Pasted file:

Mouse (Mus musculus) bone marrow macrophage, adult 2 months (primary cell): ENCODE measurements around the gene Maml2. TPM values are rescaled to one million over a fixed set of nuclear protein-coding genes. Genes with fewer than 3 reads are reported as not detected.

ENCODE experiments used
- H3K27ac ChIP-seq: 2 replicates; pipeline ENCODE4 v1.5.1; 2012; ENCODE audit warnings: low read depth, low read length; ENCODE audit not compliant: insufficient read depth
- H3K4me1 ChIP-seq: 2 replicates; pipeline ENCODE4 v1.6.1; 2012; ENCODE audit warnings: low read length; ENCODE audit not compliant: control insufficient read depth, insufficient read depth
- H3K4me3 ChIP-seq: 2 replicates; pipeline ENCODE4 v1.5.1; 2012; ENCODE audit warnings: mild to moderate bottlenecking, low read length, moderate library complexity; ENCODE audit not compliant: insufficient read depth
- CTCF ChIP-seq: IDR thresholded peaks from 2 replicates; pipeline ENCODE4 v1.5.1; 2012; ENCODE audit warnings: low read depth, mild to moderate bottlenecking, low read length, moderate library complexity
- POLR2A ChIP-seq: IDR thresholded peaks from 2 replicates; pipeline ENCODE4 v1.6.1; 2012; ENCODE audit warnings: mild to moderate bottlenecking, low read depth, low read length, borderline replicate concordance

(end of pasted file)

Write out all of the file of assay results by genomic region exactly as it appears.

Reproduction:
Mouse (Mus musculus) bone marrow macrophage, adult 2 months (primary cell): ENCODE measurements around the gene Maml2. TPM values are rescaled to one million over a fixed set of nuclear protein-coding genes. Genes with fewer than 3 reads are reported as not detected.

ENCODE experiments used
- H3K27ac ChIP-seq: 2 replicates; pipeline ENCODE4 v1.5.1; 2012; ENCODE audit warnings: low read depth, low read length; ENCODE audit not compliant: insufficient read depth
- H3K4me1 ChIP-seq: 2 replicates; pipeline ENCODE4 v1.6.1; 2012; ENCODE audit warnings: low read length; ENCODE audit not compliant: control insufficient read depth, insufficient read depth
- H3K4me3 ChIP-seq: 2 replicates; pipeline ENCODE4 v1.5.1; 2012; ENCODE audit warnings: mild to moderate bottlenecking, low read length, moderate library complexity; ENCODE audit not compliant: insufficient read depth
- CTCF ChIP-seq: IDR thresholded peaks from 2 replicates; pipeline ENCODE4 v1.5.1; 2012; ENCODE audit warnings: low read depth, mild to moderate bottlenecking, low read length, moderate library complexity
- POLR2A ChIP-seq: IDR thresholded peaks from 2 replicates; pipeline ENCODE4 v1.6.1; 2012; ENCODE audit warnings: mild to moderate bottlenecking, low read depth, low read length, borderline replicate concordance